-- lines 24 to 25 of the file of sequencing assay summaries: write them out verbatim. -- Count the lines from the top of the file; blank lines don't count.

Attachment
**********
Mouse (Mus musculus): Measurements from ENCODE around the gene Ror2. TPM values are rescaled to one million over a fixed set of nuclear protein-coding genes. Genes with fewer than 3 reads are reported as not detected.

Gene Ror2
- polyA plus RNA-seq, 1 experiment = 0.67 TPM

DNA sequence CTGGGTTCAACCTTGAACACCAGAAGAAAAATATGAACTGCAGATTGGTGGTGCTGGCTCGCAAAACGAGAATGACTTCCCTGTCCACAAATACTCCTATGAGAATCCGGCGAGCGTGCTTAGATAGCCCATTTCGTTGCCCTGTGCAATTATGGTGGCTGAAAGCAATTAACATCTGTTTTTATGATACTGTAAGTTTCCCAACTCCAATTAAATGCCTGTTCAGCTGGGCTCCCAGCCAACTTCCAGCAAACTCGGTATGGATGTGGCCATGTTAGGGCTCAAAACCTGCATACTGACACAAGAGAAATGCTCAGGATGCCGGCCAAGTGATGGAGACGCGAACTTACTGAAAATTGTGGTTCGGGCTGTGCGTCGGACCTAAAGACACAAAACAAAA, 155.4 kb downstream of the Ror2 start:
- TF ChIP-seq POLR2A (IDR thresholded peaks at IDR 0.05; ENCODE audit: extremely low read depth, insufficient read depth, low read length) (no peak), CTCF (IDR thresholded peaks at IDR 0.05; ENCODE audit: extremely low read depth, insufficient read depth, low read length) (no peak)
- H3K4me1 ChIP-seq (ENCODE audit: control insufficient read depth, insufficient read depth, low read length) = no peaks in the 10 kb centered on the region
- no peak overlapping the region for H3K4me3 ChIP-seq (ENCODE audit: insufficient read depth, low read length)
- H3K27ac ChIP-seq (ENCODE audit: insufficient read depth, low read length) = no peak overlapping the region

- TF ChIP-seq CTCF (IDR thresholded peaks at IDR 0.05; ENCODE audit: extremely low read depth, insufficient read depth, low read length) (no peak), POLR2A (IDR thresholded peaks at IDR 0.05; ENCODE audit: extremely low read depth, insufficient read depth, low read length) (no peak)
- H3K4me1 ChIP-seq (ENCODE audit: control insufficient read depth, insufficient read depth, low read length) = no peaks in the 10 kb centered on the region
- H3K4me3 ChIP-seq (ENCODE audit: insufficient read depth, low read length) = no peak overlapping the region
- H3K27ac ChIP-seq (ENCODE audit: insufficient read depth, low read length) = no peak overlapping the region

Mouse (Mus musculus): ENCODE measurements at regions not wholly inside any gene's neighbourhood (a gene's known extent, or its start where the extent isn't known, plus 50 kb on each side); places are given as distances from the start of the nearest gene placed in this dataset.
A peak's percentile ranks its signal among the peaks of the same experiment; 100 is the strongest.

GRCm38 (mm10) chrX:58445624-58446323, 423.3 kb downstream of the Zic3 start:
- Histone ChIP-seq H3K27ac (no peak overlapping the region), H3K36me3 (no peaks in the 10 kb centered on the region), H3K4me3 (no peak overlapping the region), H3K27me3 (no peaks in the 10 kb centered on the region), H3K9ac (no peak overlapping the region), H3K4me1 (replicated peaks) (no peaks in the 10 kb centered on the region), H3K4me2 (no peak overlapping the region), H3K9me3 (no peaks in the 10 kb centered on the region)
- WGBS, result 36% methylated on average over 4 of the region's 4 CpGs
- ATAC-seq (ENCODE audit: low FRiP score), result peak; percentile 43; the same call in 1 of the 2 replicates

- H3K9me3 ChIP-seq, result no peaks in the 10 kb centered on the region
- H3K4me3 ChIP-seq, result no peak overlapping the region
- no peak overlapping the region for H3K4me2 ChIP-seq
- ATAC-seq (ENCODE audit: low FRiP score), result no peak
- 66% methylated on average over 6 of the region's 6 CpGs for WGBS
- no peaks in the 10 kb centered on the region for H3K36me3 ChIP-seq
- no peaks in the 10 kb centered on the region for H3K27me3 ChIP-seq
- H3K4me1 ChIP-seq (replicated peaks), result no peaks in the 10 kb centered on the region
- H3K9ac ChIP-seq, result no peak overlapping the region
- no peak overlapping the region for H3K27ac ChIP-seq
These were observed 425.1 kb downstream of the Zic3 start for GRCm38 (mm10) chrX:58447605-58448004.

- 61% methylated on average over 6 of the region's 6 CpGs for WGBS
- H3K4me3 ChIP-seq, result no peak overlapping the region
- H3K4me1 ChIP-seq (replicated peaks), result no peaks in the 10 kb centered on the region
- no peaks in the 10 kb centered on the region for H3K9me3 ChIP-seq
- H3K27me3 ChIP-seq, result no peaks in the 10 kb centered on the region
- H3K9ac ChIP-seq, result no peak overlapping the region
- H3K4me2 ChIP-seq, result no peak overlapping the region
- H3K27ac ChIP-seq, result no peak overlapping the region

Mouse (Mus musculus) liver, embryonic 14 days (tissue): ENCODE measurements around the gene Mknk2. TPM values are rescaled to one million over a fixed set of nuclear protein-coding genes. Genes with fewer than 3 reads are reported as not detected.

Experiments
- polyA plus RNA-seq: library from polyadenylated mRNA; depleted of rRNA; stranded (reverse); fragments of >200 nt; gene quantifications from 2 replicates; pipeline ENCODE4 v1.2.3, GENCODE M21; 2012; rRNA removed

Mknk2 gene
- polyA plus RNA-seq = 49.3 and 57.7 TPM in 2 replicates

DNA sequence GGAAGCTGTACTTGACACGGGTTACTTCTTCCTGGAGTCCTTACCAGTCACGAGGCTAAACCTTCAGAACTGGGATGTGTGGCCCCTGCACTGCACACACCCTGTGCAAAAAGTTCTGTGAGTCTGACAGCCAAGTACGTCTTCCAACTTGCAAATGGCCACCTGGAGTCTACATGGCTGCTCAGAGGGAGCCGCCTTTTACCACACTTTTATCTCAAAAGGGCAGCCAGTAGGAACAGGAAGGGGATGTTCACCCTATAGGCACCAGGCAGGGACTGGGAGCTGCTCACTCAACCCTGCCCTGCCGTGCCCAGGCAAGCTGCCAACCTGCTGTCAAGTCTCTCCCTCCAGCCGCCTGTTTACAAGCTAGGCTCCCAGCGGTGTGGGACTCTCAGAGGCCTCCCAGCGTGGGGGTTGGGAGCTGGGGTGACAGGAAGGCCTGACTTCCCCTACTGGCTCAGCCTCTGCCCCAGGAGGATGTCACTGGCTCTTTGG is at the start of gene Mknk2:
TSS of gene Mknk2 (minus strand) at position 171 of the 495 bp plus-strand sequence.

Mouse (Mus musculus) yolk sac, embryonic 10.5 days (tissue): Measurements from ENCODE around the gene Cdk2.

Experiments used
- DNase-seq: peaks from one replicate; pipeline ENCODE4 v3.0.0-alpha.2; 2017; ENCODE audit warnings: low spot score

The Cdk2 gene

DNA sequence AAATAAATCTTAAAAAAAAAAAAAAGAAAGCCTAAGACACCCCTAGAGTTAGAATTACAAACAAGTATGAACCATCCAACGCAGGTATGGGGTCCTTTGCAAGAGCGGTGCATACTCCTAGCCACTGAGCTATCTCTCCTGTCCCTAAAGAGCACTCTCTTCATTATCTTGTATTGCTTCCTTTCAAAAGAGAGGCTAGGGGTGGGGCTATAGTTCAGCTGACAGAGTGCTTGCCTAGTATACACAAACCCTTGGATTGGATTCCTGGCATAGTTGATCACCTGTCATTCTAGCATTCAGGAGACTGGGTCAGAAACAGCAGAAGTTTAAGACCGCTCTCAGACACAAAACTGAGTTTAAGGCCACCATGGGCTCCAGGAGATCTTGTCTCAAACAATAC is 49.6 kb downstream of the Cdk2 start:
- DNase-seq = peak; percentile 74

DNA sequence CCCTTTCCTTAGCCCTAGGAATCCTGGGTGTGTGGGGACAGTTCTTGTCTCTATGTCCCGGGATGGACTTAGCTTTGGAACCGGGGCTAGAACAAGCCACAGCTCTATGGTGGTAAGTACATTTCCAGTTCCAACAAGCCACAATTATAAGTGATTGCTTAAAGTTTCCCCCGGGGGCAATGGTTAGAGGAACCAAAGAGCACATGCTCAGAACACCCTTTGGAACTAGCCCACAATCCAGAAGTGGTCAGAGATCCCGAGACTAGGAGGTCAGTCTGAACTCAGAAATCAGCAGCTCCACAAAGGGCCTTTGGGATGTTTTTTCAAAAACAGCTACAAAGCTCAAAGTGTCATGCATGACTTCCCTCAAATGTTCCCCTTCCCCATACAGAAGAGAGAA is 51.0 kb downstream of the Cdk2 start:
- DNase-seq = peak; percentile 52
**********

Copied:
- no peaks in the 10 kb centered on the region for H3K36me3 ChIP-seq
- no peaks in the 10 kb centered on the region for H3K27me3 ChIP-seq